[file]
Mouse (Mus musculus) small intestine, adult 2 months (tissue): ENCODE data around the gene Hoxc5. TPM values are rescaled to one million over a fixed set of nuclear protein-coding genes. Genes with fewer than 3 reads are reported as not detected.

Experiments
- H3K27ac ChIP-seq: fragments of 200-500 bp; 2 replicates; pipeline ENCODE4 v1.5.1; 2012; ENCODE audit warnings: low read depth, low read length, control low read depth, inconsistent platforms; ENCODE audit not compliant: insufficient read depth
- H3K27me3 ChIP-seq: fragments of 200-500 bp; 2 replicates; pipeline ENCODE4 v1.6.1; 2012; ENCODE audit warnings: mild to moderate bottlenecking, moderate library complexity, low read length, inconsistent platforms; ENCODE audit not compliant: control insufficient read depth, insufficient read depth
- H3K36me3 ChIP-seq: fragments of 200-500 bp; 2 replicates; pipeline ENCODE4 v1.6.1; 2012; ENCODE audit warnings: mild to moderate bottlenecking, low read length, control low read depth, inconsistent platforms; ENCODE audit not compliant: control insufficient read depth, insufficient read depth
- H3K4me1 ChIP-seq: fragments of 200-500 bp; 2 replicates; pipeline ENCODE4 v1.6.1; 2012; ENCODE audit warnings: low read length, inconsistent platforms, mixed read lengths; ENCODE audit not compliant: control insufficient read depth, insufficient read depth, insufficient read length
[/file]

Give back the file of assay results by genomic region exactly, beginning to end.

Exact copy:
Mouse (Mus musculus) small intestine, adult 2 months (tissue): ENCODE data around the gene Hoxc5. TPM values are rescaled to one million over a fixed set of nuclear protein-coding genes. Genes with fewer than 3 reads are reported as not detected.

Experiments
- H3K27ac ChIP-seq: fragments of 200-500 bp; 2 replicates; pipeline ENCODE4 v1.5.1; 2012; ENCODE audit warnings: low read depth, low read length, control low read depth, inconsistent platforms; ENCODE audit not compliant: insufficient read depth
- H3K27me3 ChIP-seq: fragments of 200-500 bp; 2 replicates; pipeline ENCODE4 v1.6.1; 2012; ENCODE audit warnings: mild to moderate bottlenecking, moderate library complexity, low read length, inconsistent platforms; ENCODE audit not compliant: control insufficient read depth, insufficient read depth
- H3K36me3 ChIP-seq: fragments of 200-500 bp; 2 replicates; pipeline ENCODE4 v1.6.1; 2012; ENCODE audit warnings: mild to moderate bottlenecking, low read length, control low read depth, inconsistent platforms; ENCODE audit not compliant: control insufficient read depth, insufficient read depth
- H3K4me1 ChIP-seq: fragments of 200-500 bp; 2 replicates; pipeline ENCODE4 v1.6.1; 2012; ENCODE audit warnings: low read length, inconsistent platforms, mixed read lengths; ENCODE audit not compliant: control insufficient read depth, insufficient read depth, insufficient read length